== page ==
The easiest way to start buying, selling, and mining Bitcoins

Despite all the negative news around bitcoin, I believe cryptocurrencies are the future. Bitcoin may not be the one to take off, but one of them will eventually.

Here’s how I started earning bitcoins.

  1. Create a Wallet: I setup a digital “wallet” with Coinbase where you can save the bitcoins you’ve mined, or just buy and sell bitcoins directly with Coinbase. You’ll need the wallet “address” to spend your bitcoins elsewhere and receive bitcoins from others. You’ll also need that address to get into mining bitcoins, which is what steps 2 & 3 are about.
  2. Join a Mining Pool and setup a Worker: I joined the BTCGuild (no longer a thing) to increase my chances of earning bitcoins. Otherwise you’ll mine for months and may not ever receive bitcoins. In a pool you’re joining forces with lots of other miners and are rewarded based on how much processing power your computer contributes to the pool’s efforts. You get smaller increments of coins, but you get compensated more consistently. These days I’d try something like the Pool or Slush Pool
  3. Setup a Miner: I installed Asteroid (no longer a thing, try this instead Mac Miner) on my Mac Pro to start mining bitcoins. Asteroid will ask you or the name of the Worker you setup in step 2. After following a few more instructions your mining bitcoins. My computer is a beast, but its easily brought to its knees when I have the miner running. Asteroid let’s you throttle the mining intensity so you don’t crash your computer, but be careful. If you choose to allow Asteroid to use your graphics card for mining, it may appear to freeze your computer. There are lots of devices you can buy specifically for mining that are faster than your desktop or laptop.

Each of those 3 steps takes about 5 minutes or so, but may take longer to really understand what each step is about.

*Website Developer Bonus

  • TidBit – Earn bitcoins by letting your visitor’s computer mine bitcoins for you while they visit your site.  This will be the end of website display ads when the finish beta testing. [No longer a thing]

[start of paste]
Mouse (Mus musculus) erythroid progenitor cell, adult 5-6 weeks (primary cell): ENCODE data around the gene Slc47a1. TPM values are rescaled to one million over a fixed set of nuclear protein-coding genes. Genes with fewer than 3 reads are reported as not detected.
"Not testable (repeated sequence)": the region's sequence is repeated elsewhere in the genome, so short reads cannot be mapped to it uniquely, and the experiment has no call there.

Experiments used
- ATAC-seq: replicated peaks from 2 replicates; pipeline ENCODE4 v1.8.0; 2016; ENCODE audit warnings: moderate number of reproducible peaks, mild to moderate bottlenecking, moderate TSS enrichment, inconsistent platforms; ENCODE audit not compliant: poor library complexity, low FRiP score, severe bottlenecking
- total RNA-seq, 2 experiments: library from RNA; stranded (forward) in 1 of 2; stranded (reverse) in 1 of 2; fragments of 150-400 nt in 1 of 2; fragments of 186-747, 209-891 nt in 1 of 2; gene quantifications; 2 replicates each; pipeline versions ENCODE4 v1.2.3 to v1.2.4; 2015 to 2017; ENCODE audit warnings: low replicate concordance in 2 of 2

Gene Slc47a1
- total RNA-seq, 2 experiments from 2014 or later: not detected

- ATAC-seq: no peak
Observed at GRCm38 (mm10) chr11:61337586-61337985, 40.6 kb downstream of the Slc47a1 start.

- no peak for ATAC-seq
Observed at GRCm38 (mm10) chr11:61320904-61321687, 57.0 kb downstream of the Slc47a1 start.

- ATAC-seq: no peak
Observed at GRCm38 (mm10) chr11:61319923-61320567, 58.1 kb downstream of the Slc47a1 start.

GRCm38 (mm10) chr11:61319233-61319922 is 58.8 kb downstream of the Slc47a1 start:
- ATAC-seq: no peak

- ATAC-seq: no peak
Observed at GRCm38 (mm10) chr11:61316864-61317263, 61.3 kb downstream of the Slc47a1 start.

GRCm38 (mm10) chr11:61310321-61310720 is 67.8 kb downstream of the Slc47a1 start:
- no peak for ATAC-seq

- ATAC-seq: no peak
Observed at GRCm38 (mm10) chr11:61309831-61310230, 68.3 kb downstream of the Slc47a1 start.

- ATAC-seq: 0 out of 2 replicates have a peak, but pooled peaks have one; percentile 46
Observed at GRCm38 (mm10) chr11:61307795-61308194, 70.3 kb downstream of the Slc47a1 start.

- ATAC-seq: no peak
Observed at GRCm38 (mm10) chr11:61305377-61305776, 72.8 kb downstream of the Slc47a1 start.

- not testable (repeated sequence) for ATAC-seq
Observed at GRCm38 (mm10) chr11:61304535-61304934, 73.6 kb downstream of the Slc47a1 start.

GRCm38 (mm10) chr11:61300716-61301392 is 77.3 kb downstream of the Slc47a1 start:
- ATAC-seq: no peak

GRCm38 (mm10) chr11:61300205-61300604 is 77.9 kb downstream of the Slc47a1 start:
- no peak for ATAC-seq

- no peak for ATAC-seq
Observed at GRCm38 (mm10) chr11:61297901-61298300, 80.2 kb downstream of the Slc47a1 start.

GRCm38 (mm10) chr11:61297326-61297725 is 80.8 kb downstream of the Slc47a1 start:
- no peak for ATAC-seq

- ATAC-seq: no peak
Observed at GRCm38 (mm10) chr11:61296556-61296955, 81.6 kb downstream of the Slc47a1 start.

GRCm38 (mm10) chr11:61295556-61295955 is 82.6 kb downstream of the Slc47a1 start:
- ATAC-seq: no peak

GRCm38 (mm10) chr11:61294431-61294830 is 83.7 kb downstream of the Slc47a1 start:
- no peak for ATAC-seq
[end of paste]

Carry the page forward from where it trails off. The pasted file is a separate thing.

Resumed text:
After about a week worth of letting my computer mine for hours everyday if earned about 0.00001497 BTC, which converts to about 0.01293 USD (2014) according to this bitcoin to USD converter. So… with my current hardware setup it would take months to earn enough to buy anything. However, if I bought some fancy but inexpensive bitcoin mining hardware I mentioned earlier, I’d be earning at a much faster rate. Either way I’ll probably keep mining. I may even convert a few dollars into BTC. Given the state of the world, a multi-currency strategy couldn’t hurt. Like the saying goes, “Don’t throw all your babies in the egg water.” Or whatever. Let me know if you try it out. Happy mining.


Breaking the cycle: Why I’m voting for a 3rd party candidate.

This is an old problem

Politics in America bend to the will of two parties: Democrats and Republicans. Why?

  1. Money. Big dollars bank roll these two parties. It takes a lot of money to keep your agenda in the news and part of the culture. Brain-washing is expensive. Which brings us to reason number two.
  2. Exposure. They are the loudest parties. They get the most press time and overall attention from major media companies.

Affiliation with, or much less voting for, a party that is neither blue nor red seems foolish. Everybody knows the president is going to come from one of the two big parties. If your values, principles, knowledge of history, or opinions about who would be best for the country bring you to the conclusion that your ideal candidate is not part of the two-party system, you must choose the lesser of two evils, right? It’s the only strategic move, right?


The way out = Principles + Money + Votes

If we continue to vote for the least evil candidate, there will never be other options. Someone must decide to open the door for a more diverse political landscape. The Federal Election Commission allows any party that receives at least 5% of the general election to gain access to federal monies specifically set aside for presidential campaigns.

Since no third-party candidate received 5% of the vote in 2008, only the Republican and Democratic parties are eligible for 2012 convention grants, and only their nominees may receive grants for the general election when they are nominated. Third-party candidates could qualify for retroactive public funds if they receive 5% or more of the vote in the general election.

Some say the electoral college really chooses the presidential election winner so the popular vote doesn’t really matter. But the popular vote does matter. Even if it’s just a bit. Just enough to give a third-party the wedge they need to get into the public’s spotlight a little more.